The unnamed victim, a middle-aged man who was part of a group of long-distance swimmers in training, was bitten on the upper right torso, and taken to a hospital conscious and breathing on his own, Los Angeles County Fire Deparment spokesman Rick Flores told AP.
The attack during a busy July 4th holiday weekend prompted officials to temporarily close a two-mile stretch of water one mile to each side of the Manhattan Beach Pier. A sheriff's helicopter crew eventually spotted the shark about 200 feet north of the pier.
“The deputies [in the copter] directed a lifeguard boat and a Redondo Beach Harbor Patrol boat to the shark," L.A. Sheriff's Department said in a statement, according to Manhattan Patch. "A paddle boarder was directed away from the shark by the boat crews. After approximately 30 minutes, the boats were able to coax the shark out to deeper water and away from the pier.”
A fisherman on the Manhattan Beach Pier had been fighting the 7-foot great white shark for about 45 minutes when the shark attacked the swimmer, prompting the fisherman to cut the line.
Witness Aram Ozen, who was surfing near the pier, told the Los Angeles Times that people began screaming "White, white!," referring to the great white shark. "It was a scary scream," Ozen said. "It was kind of freaky. There [were] a lot of people screaming back to shore."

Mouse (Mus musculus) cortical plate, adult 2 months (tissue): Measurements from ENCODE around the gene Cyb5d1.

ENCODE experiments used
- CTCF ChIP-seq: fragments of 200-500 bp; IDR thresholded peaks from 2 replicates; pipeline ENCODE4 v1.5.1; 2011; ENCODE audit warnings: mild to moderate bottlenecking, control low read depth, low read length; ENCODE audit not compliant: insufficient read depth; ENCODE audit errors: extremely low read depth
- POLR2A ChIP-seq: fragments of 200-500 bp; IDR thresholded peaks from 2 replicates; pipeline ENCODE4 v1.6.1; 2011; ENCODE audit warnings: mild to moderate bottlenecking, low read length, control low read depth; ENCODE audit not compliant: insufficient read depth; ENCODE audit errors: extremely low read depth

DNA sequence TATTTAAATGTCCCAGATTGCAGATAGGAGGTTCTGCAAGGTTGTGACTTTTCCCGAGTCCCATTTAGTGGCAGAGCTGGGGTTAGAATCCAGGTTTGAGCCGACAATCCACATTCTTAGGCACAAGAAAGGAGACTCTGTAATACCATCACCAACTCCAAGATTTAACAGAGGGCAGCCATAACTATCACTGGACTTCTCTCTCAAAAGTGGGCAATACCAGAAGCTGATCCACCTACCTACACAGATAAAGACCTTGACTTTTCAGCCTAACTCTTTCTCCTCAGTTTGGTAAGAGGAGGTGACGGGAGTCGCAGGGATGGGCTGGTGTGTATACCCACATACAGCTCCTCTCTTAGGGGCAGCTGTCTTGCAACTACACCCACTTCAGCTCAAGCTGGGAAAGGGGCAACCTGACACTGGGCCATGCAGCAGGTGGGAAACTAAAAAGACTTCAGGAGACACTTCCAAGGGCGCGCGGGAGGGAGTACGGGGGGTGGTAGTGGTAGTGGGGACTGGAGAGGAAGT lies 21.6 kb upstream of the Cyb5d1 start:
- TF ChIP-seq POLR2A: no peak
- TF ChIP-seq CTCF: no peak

A nearby surfer put the victim on his surfboard and paddled him to shore with the help of L.A. County lifeguards. Paramedics immediately began treating the man for puncture wounds described as moderate injuries.
"I was there," Scott Valor commented on Manhattan Beach Patch. "A fisherman who regularly tries to catch sharks had it on the line for 45 minutes…and the shark was panicking. The swimmer just happened to be in the wrong place at the wrong time."
The incident, which occurred just before 9:30 a.m., comes on the heels of several shark sightings in the same area. In May, standup paddleboarders caught an encounter with a great white shark on video. The same week a surfer encountered a great white shark. Last year, a shark sighting prompted authorities to close the beach.
Flores told AP that lifeguards patrolled in boats to ensure the water was clear of sharks.
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